Welcome reader to the part 2 of the tutorial Record and Play Audio tutorial.

Tutorial Revision Notes
  • The tutorial was updated to fixed the issue of the AudioDiary app not working on a real device.
  • Code presented on this page assume you are using Xcode 7.1 and Swift version 2. So if you are using a newer version of Swift, it may produce errors. Fix them by using Xcode’s Fix-it tool.
  • I assume you aren’t a newbie to the Swift Programming Language and you know your way around Xcode Integrated Development Editor.
  • Icons used in the Xcode project was downloaded for free on the icons8 site.

Today, you will implement these features in the AudioDiary project you worked on last week.

audiodiary-part2-1The Recordings view is shown when the app user tap the Recorder View’s navigation button. You’ll add code in the RecordingsViewController.swift class file to enable the app user to perform these tasks:

  • Access the Player View by tapping a cell on the Recordings’ table view
  • Delete a cell from Recordings’ table view
  • Return to the Recorder view, by tapping the navigation bar’s Recorder button

By the way, when the app user delete a cell from the table view, the app will also delete the cell’s sound file from the application sandbox’s Documents directory.

Accessing The Sandbox’s Documents Directory

You already know that recorded sounds are saved in the application sandbox’s Documents directory. Before you get started in implementing above mentioned features in the AudioDiary project, let me walk you through the steps of accessing the application sandbox’s Documents folder so you can see recorded sounds files and and play them.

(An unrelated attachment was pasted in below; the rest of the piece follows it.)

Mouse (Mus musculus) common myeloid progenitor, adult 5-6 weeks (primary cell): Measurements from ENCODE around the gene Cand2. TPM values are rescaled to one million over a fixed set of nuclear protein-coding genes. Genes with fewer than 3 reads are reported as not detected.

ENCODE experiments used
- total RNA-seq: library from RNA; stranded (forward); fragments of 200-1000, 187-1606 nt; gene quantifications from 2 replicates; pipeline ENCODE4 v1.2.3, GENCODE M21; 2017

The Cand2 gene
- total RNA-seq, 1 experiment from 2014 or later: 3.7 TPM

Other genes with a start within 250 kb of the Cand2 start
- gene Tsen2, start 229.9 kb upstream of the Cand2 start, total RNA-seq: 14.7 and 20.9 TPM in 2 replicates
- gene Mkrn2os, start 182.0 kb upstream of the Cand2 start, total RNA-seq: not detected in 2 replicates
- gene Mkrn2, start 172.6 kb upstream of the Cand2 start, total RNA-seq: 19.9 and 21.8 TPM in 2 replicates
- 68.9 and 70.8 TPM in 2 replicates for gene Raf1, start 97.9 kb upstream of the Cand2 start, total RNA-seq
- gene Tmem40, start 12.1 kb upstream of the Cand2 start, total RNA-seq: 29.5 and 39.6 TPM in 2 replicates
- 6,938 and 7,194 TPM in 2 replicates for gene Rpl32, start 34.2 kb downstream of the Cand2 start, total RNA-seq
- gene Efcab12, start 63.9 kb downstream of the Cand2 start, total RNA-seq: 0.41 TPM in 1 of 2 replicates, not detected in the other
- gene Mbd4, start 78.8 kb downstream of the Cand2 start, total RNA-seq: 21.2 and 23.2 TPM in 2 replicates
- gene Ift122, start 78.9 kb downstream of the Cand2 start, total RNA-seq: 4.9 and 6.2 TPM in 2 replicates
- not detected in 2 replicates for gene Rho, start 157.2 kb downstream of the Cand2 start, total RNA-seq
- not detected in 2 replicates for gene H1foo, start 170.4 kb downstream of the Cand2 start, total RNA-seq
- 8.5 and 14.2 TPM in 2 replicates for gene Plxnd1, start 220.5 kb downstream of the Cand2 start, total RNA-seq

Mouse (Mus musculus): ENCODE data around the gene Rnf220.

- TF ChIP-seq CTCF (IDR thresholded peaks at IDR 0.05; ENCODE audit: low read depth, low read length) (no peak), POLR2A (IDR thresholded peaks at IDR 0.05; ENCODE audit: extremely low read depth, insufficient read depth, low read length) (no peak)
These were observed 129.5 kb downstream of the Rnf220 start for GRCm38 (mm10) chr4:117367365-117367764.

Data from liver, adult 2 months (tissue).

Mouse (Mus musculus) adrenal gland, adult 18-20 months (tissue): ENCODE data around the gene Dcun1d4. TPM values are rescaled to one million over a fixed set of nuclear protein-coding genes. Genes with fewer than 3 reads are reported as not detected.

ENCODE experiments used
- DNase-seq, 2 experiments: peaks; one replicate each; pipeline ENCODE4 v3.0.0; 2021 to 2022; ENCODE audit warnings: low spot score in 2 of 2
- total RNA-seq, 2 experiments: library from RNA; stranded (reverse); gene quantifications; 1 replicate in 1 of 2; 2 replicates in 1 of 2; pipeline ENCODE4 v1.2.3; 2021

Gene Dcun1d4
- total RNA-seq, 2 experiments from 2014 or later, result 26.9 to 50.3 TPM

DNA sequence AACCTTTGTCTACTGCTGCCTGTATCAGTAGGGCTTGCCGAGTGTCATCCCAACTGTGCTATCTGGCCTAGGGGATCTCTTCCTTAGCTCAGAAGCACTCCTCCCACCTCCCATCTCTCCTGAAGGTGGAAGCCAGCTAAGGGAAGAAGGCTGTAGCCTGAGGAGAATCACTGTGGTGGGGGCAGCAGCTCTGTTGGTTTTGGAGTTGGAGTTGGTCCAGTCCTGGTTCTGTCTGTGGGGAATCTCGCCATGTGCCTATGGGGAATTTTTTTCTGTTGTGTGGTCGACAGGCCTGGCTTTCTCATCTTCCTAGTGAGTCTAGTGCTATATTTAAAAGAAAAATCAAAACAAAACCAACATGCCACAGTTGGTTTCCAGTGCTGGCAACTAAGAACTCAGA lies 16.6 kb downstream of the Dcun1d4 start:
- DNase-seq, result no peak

notebookBefore you begin, steps listed below assume you ran the AudioDiary project on the Simulator and you used the Recorder view to record one or more sounds. I also assume you used the Source Control menu to create a new branch called branch-two from the “branch-one” branch.

Now, to see the full path of the Documents directory, do the following:

1. Enter this statement in the RecorderViewController.swift file’s viewDidLoad() function.

let paths = NSSearchPathForDirectoriesInDomains(.DocumentDirectory, .UserDomainMask, true)

2. Run the app in the sim.

The second statement print the full path to the sandbox’s Documents directory in Xcode’s Debugger console.

3. Copy the the Documents directory path.

4. Select the Go to Folder item from Finder’s Go menu. When you see the Go Folder box. Paste the directory path you copied in step 3.

5. Click the Go button and Finder take you to the AudioDiary application sandbox’s Documents directory. The sound file(s) you recorded appears in the Documents directory like this:


You can play the sound file via the QuickTime Player. Isn’t that cool!


The Recordings View Controller Code

You are ready to add code in the RecordingsViewController.swift class file. Start by entering code shown below in the fetchSoundsFiles() function.

reminder2I refer to the Simulator and your real device as “your device”. If you have a “real device”, you should use it to test code presented in this post. If not, then use the Simulator.

func fetchSoundFiles() {
  // Get the full path to the Documents directory
  let paths = NSSearchPathForDirectoriesInDomains(.DocumentDirectory, .UserDomainMask, true)
  let docsDir = paths.first!
  do {
    // Get all files that are in the Documents folder